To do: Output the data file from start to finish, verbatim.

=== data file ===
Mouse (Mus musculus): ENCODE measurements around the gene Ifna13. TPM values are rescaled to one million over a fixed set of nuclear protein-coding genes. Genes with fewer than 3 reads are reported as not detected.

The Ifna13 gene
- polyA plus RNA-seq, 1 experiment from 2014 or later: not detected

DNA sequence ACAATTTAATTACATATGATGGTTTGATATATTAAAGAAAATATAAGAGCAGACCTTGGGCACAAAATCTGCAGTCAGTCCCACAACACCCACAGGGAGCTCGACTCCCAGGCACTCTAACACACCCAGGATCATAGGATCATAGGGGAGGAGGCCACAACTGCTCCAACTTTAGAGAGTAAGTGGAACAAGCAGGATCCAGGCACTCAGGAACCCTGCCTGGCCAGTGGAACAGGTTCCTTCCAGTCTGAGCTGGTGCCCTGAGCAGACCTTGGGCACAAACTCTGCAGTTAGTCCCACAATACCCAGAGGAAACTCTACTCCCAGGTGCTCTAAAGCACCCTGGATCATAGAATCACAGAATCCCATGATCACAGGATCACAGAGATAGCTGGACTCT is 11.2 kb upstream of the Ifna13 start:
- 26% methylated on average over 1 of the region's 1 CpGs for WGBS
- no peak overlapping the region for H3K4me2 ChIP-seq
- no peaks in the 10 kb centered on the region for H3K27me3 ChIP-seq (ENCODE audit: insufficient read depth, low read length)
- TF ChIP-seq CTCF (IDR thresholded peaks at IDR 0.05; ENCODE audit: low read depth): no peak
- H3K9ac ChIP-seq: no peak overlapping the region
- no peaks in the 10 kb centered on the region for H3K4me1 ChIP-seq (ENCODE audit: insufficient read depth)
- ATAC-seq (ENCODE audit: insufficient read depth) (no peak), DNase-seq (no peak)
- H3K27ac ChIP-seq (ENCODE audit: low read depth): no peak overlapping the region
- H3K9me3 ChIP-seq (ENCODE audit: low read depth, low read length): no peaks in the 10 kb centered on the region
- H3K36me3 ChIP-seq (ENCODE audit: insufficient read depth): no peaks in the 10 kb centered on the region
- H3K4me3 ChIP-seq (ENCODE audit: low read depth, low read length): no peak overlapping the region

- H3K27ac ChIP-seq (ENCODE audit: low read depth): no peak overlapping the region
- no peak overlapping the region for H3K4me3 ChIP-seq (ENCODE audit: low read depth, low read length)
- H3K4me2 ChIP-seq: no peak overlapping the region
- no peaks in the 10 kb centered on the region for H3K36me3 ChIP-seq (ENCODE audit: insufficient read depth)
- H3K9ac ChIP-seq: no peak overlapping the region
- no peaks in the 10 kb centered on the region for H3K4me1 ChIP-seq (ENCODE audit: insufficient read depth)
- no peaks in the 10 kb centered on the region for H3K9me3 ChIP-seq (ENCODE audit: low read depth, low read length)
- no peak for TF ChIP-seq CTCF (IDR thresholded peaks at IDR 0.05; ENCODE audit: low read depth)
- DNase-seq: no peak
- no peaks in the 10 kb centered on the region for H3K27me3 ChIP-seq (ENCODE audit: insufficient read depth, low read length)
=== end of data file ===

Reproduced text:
Mouse (Mus musculus): ENCODE measurements around the gene Ifna13. TPM values are rescaled to one million over a fixed set of nuclear protein-coding genes. Genes with fewer than 3 reads are reported as not detected.

The Ifna13 gene
- polyA plus RNA-seq, 1 experiment from 2014 or later: not detected

DNA sequence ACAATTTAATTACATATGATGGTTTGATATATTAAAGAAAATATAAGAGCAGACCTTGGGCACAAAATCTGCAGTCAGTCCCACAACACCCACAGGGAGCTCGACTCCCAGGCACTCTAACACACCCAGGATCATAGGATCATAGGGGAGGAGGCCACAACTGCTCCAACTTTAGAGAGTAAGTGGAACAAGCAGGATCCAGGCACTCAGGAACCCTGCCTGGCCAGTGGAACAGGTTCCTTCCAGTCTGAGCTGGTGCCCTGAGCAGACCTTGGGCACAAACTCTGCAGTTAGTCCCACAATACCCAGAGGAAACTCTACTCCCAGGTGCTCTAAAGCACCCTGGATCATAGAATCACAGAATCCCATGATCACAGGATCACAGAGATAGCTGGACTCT is 11.2 kb upstream of the Ifna13 start:
- 26% methylated on average over 1 of the region's 1 CpGs for WGBS
- no peak overlapping the region for H3K4me2 ChIP-seq
- no peaks in the 10 kb centered on the region for H3K27me3 ChIP-seq (ENCODE audit: insufficient read depth, low read length)
- TF ChIP-seq CTCF (IDR thresholded peaks at IDR 0.05; ENCODE audit: low read depth): no peak
- H3K9ac ChIP-seq: no peak overlapping the region
- no peaks in the 10 kb centered on the region for H3K4me1 ChIP-seq (ENCODE audit: insufficient read depth)
- ATAC-seq (ENCODE audit: insufficient read depth) (no peak), DNase-seq (no peak)
- H3K27ac ChIP-seq (ENCODE audit: low read depth): no peak overlapping the region
- H3K9me3 ChIP-seq (ENCODE audit: low read depth, low read length): no peaks in the 10 kb centered on the region
- H3K36me3 ChIP-seq (ENCODE audit: insufficient read depth): no peaks in the 10 kb centered on the region
- H3K4me3 ChIP-seq (ENCODE audit: low read depth, low read length): no peak overlapping the region

- H3K27ac ChIP-seq (ENCODE audit: low read depth): no peak overlapping the region
- no peak overlapping the region for H3K4me3 ChIP-seq (ENCODE audit: low read depth, low read length)
- H3K4me2 ChIP-seq: no peak overlapping the region
- no peaks in the 10 kb centered on the region for H3K36me3 ChIP-seq (ENCODE audit: insufficient read depth)
- H3K9ac ChIP-seq: no peak overlapping the region
- no peaks in the 10 kb centered on the region for H3K4me1 ChIP-seq (ENCODE audit: insufficient read depth)
- no peaks in the 10 kb centered on the region for H3K9me3 ChIP-seq (ENCODE audit: low read depth, low read length)
- no peak for TF ChIP-seq CTCF (IDR thresholded peaks at IDR 0.05; ENCODE audit: low read depth)
- DNase-seq: no peak
- no peaks in the 10 kb centered on the region for H3K27me3 ChIP-seq (ENCODE audit: insufficient read depth, low read length)